There are two traditional ways to study Talmud. One, ‘bikiut,’ means something like ‘survey course style (technically the word means ‘expertise’). The idea is to get through a lot of material, as many pages as possible, with a decent level of competency, and along the way you become somewhat ‘expert’ in Talmud. But then there is ‘b’iyyun’ study. This is a study of depth, of digging deep into a short section of text, of going through level after level of analysis on one idea. Peeling away the layers. Imagine wringing the washcloth out, squeezing and squeezing it until every last bit of moisture has been extracted. That is the way ‘b’iyyun’ study works.

There is pleasure in both kinds of study, and either approach to the text can help one to grow Jewishly and humanly. But I’ve always felt it is the ‘b’iyyun’ study that most accurately reflects the approach of the talmudic sages themselves. There is something meditative about it, prayerful even. A way to access God’s presence, to open up a sense of higher consciousness. From Ben Bag Bag in the Mishnah (Pirke Avot 5:22): Turn it and turn it, for everything is in it. Look into it, grow old and worn from it, and never move from it, for there is no better portion. We are living in a time of ‘survey’ learning. Snippets of information pass quickly before our eyes, even more quickly into short term memory and out again. But what about cogitation? Mulling over a problem, an issue, taking the time to actually think all the way through something? That is the kind of thinking Talmud study requires. A skill I would argue that we need more than ever.

So it is for this reason (and a few others) that I am starting a Talmud class. We will work slowly, taking our time, word by word, idea by idea. Hoping to meet regularly, once a week or close to it. Work in the original Hebrew or Aramaic or both. Student’s will need to be able to read Hebrew, although translations will be available. It is something I’ve been thinking about for quite a while. Years even. But, as they say in Hebrew, היגיע הזמן, the time has come. And then you have this, also from the Mishnah, also Pirke Avot, this time from Rabbi Tarfon: You don’t have to finish the work, but you have to at least get started!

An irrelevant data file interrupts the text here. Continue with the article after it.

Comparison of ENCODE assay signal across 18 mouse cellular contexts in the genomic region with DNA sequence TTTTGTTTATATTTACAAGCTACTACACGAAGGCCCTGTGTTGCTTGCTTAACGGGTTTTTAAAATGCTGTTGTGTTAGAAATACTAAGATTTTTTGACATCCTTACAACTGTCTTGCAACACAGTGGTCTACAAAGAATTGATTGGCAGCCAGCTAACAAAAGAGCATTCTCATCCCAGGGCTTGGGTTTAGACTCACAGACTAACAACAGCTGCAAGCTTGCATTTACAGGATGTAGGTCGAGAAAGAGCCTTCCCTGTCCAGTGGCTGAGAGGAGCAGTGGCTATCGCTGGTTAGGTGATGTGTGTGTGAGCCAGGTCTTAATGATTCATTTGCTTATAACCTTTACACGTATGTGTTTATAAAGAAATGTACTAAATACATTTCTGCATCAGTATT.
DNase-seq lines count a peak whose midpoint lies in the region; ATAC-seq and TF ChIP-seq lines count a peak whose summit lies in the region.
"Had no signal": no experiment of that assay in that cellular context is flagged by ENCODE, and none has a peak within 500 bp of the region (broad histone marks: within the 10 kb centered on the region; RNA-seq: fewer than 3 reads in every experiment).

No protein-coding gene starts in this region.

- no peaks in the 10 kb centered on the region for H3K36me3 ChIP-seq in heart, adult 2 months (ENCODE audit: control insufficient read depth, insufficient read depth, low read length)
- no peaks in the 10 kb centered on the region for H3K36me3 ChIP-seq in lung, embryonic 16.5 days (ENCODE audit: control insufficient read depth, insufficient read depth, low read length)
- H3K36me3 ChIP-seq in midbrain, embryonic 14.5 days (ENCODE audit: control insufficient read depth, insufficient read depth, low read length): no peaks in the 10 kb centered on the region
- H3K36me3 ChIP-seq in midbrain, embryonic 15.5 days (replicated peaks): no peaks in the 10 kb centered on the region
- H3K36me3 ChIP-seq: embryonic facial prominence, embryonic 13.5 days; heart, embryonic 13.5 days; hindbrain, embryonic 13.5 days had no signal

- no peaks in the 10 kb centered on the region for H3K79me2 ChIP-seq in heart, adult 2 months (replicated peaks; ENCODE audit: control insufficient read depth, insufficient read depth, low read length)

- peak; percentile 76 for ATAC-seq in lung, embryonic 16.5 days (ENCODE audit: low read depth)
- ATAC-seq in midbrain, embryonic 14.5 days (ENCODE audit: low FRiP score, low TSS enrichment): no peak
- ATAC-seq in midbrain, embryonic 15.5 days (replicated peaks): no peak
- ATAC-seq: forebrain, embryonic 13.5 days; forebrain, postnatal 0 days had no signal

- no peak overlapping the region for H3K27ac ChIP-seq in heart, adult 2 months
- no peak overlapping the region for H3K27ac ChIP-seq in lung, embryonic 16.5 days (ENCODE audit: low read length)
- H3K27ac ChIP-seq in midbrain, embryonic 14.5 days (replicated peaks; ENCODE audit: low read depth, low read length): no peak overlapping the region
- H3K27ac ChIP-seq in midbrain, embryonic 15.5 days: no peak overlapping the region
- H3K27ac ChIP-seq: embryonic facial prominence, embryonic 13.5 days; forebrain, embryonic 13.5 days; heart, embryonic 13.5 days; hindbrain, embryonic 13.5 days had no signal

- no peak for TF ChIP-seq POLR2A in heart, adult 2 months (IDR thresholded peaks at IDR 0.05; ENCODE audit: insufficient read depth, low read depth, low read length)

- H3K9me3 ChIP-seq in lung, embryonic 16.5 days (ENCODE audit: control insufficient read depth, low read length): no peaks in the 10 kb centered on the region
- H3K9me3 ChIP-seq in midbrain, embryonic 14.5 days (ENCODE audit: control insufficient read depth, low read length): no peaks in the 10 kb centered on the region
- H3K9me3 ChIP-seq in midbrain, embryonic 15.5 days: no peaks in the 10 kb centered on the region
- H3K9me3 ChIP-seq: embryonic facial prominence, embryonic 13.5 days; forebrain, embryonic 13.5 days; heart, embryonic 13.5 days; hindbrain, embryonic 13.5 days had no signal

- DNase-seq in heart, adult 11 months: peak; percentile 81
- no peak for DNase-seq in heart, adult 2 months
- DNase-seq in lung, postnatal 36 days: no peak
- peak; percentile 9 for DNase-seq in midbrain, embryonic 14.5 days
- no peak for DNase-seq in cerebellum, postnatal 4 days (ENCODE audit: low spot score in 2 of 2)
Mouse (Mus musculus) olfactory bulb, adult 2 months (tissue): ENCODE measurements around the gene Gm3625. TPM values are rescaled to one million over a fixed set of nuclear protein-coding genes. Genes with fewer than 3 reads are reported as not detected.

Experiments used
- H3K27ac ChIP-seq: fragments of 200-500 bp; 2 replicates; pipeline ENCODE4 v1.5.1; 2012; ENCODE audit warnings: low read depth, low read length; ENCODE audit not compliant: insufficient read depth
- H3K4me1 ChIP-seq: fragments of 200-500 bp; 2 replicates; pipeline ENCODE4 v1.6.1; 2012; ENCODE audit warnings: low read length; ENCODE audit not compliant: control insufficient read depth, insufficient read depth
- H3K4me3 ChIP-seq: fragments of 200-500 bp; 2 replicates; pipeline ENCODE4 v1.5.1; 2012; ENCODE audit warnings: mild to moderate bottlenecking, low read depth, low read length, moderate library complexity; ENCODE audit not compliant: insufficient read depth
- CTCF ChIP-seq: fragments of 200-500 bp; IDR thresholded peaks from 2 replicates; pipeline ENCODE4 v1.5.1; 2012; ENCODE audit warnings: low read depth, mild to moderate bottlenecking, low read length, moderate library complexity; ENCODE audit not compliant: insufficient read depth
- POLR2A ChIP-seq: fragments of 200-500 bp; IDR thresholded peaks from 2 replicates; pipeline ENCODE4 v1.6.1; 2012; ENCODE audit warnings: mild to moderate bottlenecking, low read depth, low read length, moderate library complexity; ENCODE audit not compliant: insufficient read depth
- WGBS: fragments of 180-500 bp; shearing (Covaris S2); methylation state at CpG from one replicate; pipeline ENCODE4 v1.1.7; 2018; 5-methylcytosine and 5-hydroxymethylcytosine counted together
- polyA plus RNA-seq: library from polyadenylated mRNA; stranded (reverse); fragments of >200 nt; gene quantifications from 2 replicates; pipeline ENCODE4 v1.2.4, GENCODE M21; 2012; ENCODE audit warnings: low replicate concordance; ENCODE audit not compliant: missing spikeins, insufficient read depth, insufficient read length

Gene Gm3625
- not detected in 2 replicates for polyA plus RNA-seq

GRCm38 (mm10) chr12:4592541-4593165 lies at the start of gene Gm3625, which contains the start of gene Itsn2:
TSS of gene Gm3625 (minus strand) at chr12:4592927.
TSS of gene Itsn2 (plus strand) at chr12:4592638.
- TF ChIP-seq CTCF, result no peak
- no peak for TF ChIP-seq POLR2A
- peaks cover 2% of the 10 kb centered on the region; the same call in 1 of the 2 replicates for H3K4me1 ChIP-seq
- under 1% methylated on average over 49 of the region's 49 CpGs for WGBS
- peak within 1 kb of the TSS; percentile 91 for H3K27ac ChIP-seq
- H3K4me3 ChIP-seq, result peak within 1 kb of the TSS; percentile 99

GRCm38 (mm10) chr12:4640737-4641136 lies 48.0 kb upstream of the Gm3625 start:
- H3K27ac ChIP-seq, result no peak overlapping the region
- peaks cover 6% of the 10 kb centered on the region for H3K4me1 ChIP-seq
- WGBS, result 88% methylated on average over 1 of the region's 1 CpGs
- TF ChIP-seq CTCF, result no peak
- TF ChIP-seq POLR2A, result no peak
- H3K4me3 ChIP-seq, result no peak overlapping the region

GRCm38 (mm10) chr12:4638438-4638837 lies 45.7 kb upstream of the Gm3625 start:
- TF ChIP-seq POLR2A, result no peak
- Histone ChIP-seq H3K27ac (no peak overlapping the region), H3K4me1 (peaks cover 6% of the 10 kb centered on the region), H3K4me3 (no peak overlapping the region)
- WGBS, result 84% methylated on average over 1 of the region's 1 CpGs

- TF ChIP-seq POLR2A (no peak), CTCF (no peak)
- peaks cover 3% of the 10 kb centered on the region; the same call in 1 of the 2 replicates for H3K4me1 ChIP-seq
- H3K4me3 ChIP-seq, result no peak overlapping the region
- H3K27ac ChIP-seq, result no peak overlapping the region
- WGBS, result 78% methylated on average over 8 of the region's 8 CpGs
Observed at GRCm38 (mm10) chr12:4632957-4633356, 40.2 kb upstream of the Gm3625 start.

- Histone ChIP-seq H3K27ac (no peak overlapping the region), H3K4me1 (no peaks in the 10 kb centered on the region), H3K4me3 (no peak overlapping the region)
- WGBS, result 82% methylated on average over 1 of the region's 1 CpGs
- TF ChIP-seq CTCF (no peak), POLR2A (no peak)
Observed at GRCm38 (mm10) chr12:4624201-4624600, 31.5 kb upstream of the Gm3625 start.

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Yizkor remarks – Shavuot and Memorial Day 5775/2015

It is something that happens off and on over the years, this coincidence of Memorial Day and the second day of Shavuot, when we are asked to recited the Yizkor service. The last time the two days overlapped it was 1985, and before that 1971. Memory is of course a central component of both experiences. The word ‘memorial’ simply means a structure – whether that structure is physical like a tombstone, or a structure in time – like a day or a liturgical structure – the enables us to remember a person who has died. And the word ‘yizkor’ comes from the Hebrew root that means ‘to remember.’ So it somehow feels appropriate that the two days fall together, with their shared themes and feelings.